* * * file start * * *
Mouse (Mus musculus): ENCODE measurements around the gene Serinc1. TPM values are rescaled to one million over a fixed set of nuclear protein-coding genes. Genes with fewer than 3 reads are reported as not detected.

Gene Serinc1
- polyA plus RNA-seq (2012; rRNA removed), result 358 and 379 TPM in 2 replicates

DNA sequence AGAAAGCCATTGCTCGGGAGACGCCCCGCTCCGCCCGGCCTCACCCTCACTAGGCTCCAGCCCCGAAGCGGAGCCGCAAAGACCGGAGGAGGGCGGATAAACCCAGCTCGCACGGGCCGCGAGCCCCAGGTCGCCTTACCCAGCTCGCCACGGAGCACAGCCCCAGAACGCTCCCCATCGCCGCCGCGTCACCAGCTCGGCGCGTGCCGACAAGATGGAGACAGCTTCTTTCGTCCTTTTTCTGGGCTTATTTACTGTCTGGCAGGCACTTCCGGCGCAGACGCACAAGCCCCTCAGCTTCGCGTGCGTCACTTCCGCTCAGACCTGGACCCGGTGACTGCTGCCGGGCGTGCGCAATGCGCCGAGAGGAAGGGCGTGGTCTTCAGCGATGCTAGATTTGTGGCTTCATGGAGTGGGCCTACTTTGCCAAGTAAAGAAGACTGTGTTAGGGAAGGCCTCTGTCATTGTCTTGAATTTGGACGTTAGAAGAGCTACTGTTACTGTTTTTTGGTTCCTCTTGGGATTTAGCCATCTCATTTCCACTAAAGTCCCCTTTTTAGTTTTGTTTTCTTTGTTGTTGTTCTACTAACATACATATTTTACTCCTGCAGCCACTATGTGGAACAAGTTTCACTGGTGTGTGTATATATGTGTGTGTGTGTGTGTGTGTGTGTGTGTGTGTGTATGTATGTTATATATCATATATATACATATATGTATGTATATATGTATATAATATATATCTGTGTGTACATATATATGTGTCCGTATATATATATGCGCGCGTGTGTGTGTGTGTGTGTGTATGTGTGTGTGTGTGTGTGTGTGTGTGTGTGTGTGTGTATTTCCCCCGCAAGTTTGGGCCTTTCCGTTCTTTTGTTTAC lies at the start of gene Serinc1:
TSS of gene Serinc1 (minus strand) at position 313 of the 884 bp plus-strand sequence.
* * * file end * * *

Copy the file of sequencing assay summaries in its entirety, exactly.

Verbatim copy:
Mouse (Mus musculus): ENCODE measurements around the gene Serinc1. TPM values are rescaled to one million over a fixed set of nuclear protein-coding genes. Genes with fewer than 3 reads are reported as not detected.

Gene Serinc1
- polyA plus RNA-seq (2012; rRNA removed), result 358 and 379 TPM in 2 replicates

DNA sequence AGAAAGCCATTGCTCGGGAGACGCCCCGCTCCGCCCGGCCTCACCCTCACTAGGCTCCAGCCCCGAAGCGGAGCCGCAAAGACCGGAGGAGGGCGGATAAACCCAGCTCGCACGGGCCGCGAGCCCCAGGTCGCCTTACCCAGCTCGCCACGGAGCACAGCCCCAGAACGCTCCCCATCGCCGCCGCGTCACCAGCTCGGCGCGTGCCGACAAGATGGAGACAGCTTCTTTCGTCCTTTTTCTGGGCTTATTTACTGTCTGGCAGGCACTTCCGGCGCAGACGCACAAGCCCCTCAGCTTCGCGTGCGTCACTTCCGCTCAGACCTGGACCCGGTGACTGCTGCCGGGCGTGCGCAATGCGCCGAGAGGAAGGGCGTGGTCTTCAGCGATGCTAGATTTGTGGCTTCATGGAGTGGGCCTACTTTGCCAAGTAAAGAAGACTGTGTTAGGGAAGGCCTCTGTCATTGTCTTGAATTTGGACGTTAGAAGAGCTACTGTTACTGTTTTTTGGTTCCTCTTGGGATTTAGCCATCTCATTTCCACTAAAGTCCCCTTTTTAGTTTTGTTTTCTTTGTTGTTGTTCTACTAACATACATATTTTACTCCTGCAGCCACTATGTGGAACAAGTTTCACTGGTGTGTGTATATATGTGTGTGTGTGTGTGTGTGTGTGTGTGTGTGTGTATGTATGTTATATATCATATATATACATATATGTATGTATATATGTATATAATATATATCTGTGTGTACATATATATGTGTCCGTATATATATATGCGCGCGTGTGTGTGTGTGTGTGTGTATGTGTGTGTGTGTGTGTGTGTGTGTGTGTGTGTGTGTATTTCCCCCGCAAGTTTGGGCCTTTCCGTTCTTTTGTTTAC lies at the start of gene Serinc1:
TSS of gene Serinc1 (minus strand) at position 313 of the 884 bp plus-strand sequence.